On March 1, Lima Energy filed with the commission its rebuttal of opposition to the deadline extension by the Sierra Club and Natural Resources Defense Council. Lima Energy said there is no legal requirement that it get an air permit for the project before any board extension is granted, as the environmental groups contend. Lima Energy said it plans, after the board presumably grants the extension, to apply for a new permit for the project to take into account project changes made over the last few years.

USA Synthetic maps out $2.15bn Lima Energy project

USA Synthetic Fuel (USASF) has said in recent SEC filings, including a Jan. 18 Form S-1 filing, that it is still trying to raise money for the Lima Energy project. The Lima Energy Project will be developed in three phases: Gas 1, Gas 2 and Combined Cycle Gas Turbine, which is the power production phase. The project costs are expected to be approximately $497m (Gas 1), $1.02bn (Gas 2) and $627.3m (Combined Cycle Gas turbine), for a total for all three phases of approximately $2.15bn.

“Over the next four years, we expect to need $497.0 million for full construction of Gas 1, $1.02 billion for full construction of Gas 2, $627.3 million for full construction of CCGT, and $2.3 billion for the full construction of Cleantech Energy Project,” said the Form S-1. “We intend to supply the funds necessary for the Lima Energy Project through a combination of equity and debt, primarily through the issuance of [Ohio Air Quality Development Authority] bonds or other nonrecourse debt financing specific to the Lima Energy Project, and the funds necessary for the Cleantech Energy Project through a combination of asset contributions and debt, primarily non-recourse debt financing specific to that project. Lima Energy is currently seeking financing of $400 million to be provided by the OAQDA through the issuance of $400 million of bonds in a private placement on behalf of the State of Ohio for the purpose of providing debt financing for Gas 1. The OAQDA bonds, if issued, will be non-recourse to USASF. However, there can be no assurance that the placement of the OAQDA bonds will be completed in a timely manner or at all. We expect that the debt financing component for Gas 2 and CCGT will consist primarily of the issuance of additional series of OAQDA bonds or other project-specific nonrecourse debt financing. However, we may not be able to obtain adequate debt financing for Gas 2 or CCGT, or for any of our projects, on terms consistent with our expectations to support our development and construction plan in a timely manner.”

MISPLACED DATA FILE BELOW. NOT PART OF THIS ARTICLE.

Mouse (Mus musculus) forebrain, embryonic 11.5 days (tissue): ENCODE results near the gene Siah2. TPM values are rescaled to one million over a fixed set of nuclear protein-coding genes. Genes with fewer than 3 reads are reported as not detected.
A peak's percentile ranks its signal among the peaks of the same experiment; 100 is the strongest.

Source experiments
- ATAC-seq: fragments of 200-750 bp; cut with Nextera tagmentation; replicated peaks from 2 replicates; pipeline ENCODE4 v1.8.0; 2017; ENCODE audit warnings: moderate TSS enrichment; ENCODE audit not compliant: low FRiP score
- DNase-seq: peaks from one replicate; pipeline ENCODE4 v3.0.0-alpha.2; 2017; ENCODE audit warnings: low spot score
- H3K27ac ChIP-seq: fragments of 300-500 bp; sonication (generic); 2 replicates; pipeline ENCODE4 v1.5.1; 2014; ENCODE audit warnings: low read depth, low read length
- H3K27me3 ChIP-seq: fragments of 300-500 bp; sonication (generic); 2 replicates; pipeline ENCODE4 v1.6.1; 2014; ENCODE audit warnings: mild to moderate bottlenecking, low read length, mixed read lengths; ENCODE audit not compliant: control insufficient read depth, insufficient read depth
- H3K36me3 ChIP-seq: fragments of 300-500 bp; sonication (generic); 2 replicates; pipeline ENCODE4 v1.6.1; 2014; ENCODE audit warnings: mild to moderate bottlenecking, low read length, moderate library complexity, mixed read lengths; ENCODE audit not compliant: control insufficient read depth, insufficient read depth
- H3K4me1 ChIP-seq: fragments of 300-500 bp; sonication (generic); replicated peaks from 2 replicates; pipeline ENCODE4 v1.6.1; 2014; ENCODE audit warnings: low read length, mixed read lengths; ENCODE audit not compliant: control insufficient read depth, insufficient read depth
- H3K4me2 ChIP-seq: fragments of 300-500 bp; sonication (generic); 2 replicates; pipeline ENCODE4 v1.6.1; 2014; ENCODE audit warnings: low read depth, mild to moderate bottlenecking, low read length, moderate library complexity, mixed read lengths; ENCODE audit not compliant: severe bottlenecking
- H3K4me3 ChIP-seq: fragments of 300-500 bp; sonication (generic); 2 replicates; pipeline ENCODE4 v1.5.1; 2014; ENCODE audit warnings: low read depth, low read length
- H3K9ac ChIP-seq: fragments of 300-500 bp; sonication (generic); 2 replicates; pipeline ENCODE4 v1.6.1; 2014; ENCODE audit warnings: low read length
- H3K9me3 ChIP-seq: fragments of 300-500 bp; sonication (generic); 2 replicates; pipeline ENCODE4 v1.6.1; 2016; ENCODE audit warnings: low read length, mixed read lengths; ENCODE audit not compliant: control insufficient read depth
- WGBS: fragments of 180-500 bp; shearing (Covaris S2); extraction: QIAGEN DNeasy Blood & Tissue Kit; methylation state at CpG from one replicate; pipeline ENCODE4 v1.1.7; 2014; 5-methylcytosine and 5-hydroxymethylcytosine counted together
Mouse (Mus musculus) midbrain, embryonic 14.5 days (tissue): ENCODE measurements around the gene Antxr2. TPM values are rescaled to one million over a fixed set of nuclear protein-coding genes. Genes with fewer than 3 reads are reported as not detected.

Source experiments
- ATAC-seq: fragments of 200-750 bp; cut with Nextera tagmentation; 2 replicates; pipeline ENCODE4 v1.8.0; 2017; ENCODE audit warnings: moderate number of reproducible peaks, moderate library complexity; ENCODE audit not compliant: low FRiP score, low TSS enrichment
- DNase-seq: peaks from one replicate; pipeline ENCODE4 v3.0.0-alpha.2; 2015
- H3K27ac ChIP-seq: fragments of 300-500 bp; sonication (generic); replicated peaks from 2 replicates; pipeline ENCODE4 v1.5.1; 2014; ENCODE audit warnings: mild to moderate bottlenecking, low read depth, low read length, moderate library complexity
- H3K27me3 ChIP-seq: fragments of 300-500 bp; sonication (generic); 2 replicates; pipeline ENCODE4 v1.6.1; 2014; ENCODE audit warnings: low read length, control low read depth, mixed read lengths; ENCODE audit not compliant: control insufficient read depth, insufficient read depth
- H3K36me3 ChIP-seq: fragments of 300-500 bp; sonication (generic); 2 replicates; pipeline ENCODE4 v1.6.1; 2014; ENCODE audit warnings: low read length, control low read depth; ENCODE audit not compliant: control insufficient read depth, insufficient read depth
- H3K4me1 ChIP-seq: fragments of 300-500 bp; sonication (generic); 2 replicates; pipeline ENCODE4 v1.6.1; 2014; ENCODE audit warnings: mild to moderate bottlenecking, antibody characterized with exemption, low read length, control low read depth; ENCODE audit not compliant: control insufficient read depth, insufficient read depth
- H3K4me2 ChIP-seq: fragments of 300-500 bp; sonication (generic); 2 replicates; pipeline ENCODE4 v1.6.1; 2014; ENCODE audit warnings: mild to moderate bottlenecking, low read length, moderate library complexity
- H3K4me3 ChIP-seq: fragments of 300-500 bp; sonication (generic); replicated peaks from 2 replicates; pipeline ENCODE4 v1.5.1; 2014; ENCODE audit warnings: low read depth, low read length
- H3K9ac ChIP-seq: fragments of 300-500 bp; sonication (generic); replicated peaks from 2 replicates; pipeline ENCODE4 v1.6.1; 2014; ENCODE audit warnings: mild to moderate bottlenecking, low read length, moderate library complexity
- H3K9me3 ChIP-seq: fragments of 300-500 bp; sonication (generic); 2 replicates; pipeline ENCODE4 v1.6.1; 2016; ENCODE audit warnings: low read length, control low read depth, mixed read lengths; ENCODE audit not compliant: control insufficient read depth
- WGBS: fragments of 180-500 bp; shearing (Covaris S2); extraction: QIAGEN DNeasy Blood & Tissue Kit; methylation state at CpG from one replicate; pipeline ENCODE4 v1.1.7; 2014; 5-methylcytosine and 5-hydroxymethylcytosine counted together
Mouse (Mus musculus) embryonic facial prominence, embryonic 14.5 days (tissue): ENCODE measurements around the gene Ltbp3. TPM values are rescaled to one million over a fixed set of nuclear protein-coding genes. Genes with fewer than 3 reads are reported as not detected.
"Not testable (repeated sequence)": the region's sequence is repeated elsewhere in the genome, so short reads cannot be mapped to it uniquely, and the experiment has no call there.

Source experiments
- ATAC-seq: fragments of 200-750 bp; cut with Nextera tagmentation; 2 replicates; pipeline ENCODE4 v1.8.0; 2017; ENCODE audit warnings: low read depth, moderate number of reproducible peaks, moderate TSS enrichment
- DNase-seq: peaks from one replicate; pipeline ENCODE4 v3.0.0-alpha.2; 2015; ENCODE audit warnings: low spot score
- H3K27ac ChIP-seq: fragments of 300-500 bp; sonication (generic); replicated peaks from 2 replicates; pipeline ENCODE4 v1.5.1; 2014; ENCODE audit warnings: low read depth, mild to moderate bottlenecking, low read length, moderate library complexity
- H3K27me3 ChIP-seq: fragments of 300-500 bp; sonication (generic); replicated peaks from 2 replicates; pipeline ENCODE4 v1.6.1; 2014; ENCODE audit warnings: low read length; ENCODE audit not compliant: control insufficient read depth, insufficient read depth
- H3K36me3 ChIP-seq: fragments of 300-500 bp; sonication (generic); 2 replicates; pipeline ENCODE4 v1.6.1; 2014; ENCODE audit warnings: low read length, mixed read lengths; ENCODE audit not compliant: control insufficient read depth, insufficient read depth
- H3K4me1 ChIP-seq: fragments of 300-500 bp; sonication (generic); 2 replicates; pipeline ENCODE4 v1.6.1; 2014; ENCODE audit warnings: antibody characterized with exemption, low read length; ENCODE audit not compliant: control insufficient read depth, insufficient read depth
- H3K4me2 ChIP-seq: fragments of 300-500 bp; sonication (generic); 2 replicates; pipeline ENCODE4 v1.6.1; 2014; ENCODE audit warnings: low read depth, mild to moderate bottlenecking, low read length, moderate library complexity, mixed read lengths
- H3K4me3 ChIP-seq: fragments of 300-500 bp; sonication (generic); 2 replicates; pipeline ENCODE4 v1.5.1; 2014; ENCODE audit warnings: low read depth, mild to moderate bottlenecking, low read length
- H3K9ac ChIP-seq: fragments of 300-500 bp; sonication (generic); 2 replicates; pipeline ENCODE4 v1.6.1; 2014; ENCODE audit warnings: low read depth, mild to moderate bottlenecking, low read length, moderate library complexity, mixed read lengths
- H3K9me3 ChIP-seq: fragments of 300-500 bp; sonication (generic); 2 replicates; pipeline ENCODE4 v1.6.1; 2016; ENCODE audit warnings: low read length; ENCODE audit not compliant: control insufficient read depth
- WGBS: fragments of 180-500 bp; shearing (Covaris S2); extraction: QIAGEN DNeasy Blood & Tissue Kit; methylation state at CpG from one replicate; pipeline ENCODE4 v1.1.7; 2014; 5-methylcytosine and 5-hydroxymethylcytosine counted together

Cleantech is a minemouth coal gasification project that the company is trying to develop in the Wyoming end of the Powder River Basin.

About Barry Cassell 20414 Articles
Barry Cassell is Chief Analyst for GenerationHub covering coal and emission controls issues, projects and policy. He has covered the coal and power generation industry for more than 24 years, beginning in November 2011 at GenerationHub and prior to that as editor of SNL Energy’s Coal Report. He was formerly with Coal Outlook for 15 years as the publication’s editor and contributing writer, and prior to that he was editor of Coal & Synfuels Technology and associate editor of The Energy Report. He has a bachelor’s degree from Central Michigan University.